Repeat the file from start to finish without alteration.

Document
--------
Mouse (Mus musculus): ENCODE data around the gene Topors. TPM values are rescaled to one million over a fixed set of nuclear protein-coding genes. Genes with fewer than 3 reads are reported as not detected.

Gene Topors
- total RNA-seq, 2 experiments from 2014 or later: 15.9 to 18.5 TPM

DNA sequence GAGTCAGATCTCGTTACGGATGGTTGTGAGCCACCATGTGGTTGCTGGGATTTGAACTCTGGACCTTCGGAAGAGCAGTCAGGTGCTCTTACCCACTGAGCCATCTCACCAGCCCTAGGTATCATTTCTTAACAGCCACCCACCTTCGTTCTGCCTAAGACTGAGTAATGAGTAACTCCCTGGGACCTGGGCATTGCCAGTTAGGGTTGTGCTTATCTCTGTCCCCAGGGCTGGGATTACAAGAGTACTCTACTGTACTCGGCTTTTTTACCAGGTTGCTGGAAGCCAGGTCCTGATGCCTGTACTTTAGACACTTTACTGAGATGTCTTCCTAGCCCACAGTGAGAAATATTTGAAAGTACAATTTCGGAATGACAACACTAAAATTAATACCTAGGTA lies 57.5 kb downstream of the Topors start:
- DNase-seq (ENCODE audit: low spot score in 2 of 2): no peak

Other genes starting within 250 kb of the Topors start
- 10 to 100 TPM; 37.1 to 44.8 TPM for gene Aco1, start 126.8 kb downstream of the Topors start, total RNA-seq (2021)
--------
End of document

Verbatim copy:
Mouse (Mus musculus): ENCODE data around the gene Topors. TPM values are rescaled to one million over a fixed set of nuclear protein-coding genes. Genes with fewer than 3 reads are reported as not detected.

Gene Topors
- total RNA-seq, 2 experiments from 2014 or later: 15.9 to 18.5 TPM

DNA sequence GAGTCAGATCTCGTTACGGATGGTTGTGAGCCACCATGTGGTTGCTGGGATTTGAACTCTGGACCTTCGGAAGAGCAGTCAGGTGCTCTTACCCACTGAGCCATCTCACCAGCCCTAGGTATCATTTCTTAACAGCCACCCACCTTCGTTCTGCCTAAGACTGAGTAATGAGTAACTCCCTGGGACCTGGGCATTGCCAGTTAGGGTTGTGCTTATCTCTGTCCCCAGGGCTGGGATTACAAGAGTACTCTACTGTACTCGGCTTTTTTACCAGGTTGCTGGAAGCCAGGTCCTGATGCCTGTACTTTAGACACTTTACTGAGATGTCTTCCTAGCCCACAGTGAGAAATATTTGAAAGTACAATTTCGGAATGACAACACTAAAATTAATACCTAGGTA lies 57.5 kb downstream of the Topors start:
- DNase-seq (ENCODE audit: low spot score in 2 of 2): no peak

Other genes starting within 250 kb of the Topors start
- 10 to 100 TPM; 37.1 to 44.8 TPM for gene Aco1, start 126.8 kb downstream of the Topors start, total RNA-seq (2021)